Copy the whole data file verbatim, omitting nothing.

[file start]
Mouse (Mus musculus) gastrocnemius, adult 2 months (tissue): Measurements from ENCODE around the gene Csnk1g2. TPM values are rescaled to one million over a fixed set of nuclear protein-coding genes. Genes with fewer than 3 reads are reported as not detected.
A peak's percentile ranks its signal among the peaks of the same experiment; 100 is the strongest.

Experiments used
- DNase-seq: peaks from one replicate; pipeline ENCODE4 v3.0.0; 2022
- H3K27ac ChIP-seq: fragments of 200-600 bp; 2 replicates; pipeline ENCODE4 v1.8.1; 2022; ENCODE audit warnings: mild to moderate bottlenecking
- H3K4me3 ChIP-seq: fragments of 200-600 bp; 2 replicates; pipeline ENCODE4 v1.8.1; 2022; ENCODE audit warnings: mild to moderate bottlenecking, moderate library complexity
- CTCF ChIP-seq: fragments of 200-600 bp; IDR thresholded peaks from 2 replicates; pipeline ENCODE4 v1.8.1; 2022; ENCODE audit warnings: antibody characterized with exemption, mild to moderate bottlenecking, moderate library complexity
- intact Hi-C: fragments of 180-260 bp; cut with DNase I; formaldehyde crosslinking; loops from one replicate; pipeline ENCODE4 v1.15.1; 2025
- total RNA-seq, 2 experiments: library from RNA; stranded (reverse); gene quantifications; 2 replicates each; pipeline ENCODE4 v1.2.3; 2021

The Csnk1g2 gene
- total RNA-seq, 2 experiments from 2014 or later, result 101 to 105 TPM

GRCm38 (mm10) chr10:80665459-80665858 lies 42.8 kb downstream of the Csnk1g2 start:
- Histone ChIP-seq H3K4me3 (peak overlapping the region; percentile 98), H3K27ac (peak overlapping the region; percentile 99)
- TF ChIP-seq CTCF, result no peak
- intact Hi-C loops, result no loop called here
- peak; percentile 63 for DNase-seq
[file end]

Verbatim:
Mouse (Mus musculus) gastrocnemius, adult 2 months (tissue): Measurements from ENCODE around the gene Csnk1g2. TPM values are rescaled to one million over a fixed set of nuclear protein-coding genes. Genes with fewer than 3 reads are reported as not detected.
A peak's percentile ranks its signal among the peaks of the same experiment; 100 is the strongest.

Experiments used
- DNase-seq: peaks from one replicate; pipeline ENCODE4 v3.0.0; 2022
- H3K27ac ChIP-seq: fragments of 200-600 bp; 2 replicates; pipeline ENCODE4 v1.8.1; 2022; ENCODE audit warnings: mild to moderate bottlenecking
- H3K4me3 ChIP-seq: fragments of 200-600 bp; 2 replicates; pipeline ENCODE4 v1.8.1; 2022; ENCODE audit warnings: mild to moderate bottlenecking, moderate library complexity
- CTCF ChIP-seq: fragments of 200-600 bp; IDR thresholded peaks from 2 replicates; pipeline ENCODE4 v1.8.1; 2022; ENCODE audit warnings: antibody characterized with exemption, mild to moderate bottlenecking, moderate library complexity
- intact Hi-C: fragments of 180-260 bp; cut with DNase I; formaldehyde crosslinking; loops from one replicate; pipeline ENCODE4 v1.15.1; 2025
- total RNA-seq, 2 experiments: library from RNA; stranded (reverse); gene quantifications; 2 replicates each; pipeline ENCODE4 v1.2.3; 2021

The Csnk1g2 gene
- total RNA-seq, 2 experiments from 2014 or later, result 101 to 105 TPM

GRCm38 (mm10) chr10:80665459-80665858 lies 42.8 kb downstream of the Csnk1g2 start:
- Histone ChIP-seq H3K4me3 (peak overlapping the region; percentile 98), H3K27ac (peak overlapping the region; percentile 99)
- TF ChIP-seq CTCF, result no peak
- intact Hi-C loops, result no loop called here
- peak; percentile 63 for DNase-seq